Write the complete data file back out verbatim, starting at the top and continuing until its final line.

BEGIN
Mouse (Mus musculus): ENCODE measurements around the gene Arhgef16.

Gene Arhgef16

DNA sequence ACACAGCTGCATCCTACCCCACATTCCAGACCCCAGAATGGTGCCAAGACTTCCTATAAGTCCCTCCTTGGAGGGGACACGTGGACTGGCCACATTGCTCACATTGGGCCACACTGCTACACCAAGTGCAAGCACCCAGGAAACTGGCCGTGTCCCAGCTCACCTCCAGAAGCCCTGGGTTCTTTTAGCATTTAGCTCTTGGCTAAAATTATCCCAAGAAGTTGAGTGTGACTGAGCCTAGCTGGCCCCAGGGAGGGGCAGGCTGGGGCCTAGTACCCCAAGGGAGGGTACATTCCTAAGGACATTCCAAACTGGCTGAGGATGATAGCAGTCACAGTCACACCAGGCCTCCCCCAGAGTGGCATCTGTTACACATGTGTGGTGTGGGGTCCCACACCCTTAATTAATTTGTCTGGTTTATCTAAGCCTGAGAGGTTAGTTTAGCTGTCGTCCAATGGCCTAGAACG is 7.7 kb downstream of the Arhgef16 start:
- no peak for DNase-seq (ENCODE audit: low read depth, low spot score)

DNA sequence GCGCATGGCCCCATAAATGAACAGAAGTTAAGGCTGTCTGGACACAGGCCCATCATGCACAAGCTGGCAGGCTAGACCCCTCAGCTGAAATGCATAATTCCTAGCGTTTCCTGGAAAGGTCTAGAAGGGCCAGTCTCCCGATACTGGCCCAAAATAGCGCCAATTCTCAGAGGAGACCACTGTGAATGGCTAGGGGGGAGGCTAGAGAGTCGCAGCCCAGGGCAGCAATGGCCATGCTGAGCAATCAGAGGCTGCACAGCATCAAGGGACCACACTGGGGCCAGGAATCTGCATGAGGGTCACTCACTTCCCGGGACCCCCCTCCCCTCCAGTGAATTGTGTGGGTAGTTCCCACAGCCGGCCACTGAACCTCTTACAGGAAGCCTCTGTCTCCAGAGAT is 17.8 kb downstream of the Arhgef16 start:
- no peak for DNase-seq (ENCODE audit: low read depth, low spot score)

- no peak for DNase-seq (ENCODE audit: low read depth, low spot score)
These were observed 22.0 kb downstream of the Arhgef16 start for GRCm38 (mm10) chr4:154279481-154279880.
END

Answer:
Mouse (Mus musculus): ENCODE measurements around the gene Arhgef16.

Gene Arhgef16

DNA sequence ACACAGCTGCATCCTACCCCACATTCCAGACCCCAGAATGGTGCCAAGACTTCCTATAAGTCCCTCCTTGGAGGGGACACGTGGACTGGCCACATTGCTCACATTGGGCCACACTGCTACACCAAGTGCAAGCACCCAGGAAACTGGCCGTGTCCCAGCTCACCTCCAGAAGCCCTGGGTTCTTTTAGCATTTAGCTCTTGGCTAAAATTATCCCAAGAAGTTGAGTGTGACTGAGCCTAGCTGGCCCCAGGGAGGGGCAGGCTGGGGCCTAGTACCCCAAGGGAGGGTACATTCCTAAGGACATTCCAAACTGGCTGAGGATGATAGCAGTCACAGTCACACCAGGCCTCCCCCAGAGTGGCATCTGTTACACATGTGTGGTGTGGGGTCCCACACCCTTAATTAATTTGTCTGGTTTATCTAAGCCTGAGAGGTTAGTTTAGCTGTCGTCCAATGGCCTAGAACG is 7.7 kb downstream of the Arhgef16 start:
- no peak for DNase-seq (ENCODE audit: low read depth, low spot score)

DNA sequence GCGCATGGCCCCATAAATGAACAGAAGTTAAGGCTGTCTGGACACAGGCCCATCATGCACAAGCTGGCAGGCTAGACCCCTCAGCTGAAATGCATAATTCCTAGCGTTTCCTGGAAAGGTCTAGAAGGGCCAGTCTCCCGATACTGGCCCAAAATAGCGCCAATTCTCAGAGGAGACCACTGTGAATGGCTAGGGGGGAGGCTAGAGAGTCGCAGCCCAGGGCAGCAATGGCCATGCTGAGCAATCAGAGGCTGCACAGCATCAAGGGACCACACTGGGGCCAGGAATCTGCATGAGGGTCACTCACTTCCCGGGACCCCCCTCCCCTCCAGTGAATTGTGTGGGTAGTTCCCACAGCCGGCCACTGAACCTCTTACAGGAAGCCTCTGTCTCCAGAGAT is 17.8 kb downstream of the Arhgef16 start:
- no peak for DNase-seq (ENCODE audit: low read depth, low spot score)

- no peak for DNase-seq (ENCODE audit: low read depth, low spot score)
These were observed 22.0 kb downstream of the Arhgef16 start for GRCm38 (mm10) chr4:154279481-154279880.